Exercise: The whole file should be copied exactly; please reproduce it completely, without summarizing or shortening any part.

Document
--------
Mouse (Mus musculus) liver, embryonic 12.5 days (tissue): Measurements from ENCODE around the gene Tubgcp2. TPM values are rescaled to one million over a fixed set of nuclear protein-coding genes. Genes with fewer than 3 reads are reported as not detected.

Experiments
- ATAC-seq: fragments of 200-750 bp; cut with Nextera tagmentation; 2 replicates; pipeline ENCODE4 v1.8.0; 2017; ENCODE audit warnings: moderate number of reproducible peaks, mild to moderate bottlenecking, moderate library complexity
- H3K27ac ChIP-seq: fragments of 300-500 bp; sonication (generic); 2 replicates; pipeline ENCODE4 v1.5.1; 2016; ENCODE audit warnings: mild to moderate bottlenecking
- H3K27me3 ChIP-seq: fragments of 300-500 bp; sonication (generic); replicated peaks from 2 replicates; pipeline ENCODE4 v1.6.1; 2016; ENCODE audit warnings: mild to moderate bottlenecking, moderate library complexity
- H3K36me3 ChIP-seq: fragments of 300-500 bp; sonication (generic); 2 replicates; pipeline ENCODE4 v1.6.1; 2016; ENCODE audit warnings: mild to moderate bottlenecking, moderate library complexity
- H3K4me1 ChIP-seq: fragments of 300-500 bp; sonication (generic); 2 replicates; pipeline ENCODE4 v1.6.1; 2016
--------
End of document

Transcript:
Mouse (Mus musculus) liver, embryonic 12.5 days (tissue): Measurements from ENCODE around the gene Tubgcp2. TPM values are rescaled to one million over a fixed set of nuclear protein-coding genes. Genes with fewer than 3 reads are reported as not detected.

Experiments
- ATAC-seq: fragments of 200-750 bp; cut with Nextera tagmentation; 2 replicates; pipeline ENCODE4 v1.8.0; 2017; ENCODE audit warnings: moderate number of reproducible peaks, mild to moderate bottlenecking, moderate library complexity
- H3K27ac ChIP-seq: fragments of 300-500 bp; sonication (generic); 2 replicates; pipeline ENCODE4 v1.5.1; 2016; ENCODE audit warnings: mild to moderate bottlenecking
- H3K27me3 ChIP-seq: fragments of 300-500 bp; sonication (generic); replicated peaks from 2 replicates; pipeline ENCODE4 v1.6.1; 2016; ENCODE audit warnings: mild to moderate bottlenecking, moderate library complexity
- H3K36me3 ChIP-seq: fragments of 300-500 bp; sonication (generic); 2 replicates; pipeline ENCODE4 v1.6.1; 2016; ENCODE audit warnings: mild to moderate bottlenecking, moderate library complexity
- H3K4me1 ChIP-seq: fragments of 300-500 bp; sonication (generic); 2 replicates; pipeline ENCODE4 v1.6.1; 2016